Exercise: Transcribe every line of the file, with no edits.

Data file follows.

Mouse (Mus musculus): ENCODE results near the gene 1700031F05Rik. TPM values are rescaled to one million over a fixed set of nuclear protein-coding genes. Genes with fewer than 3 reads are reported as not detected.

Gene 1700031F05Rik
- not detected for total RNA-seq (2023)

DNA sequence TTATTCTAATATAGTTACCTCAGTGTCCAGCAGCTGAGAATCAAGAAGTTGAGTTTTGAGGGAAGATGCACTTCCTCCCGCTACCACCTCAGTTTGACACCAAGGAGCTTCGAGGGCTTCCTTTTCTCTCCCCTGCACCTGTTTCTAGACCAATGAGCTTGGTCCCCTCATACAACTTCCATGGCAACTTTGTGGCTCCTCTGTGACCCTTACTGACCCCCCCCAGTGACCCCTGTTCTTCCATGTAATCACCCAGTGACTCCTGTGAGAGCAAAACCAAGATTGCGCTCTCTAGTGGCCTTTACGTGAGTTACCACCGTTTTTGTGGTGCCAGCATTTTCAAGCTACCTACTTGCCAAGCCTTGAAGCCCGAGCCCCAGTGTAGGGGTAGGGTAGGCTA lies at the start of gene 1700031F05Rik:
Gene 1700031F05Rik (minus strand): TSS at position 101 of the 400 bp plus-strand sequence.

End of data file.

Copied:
Mouse (Mus musculus): ENCODE results near the gene 1700031F05Rik. TPM values are rescaled to one million over a fixed set of nuclear protein-coding genes. Genes with fewer than 3 reads are reported as not detected.

Gene 1700031F05Rik
- not detected for total RNA-seq (2023)

DNA sequence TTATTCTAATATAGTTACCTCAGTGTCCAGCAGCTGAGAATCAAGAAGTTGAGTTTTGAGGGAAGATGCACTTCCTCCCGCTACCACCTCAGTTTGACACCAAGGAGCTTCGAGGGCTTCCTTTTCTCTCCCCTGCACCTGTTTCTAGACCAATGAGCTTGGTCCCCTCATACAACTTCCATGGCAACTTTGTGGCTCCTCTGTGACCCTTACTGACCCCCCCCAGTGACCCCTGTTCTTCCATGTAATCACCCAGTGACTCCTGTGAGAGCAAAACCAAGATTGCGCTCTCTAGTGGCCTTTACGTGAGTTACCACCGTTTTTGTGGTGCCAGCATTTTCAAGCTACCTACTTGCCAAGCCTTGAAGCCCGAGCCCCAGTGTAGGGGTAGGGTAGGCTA lies at the start of gene 1700031F05Rik:
Gene 1700031F05Rik (minus strand): TSS at position 101 of the 400 bp plus-strand sequence.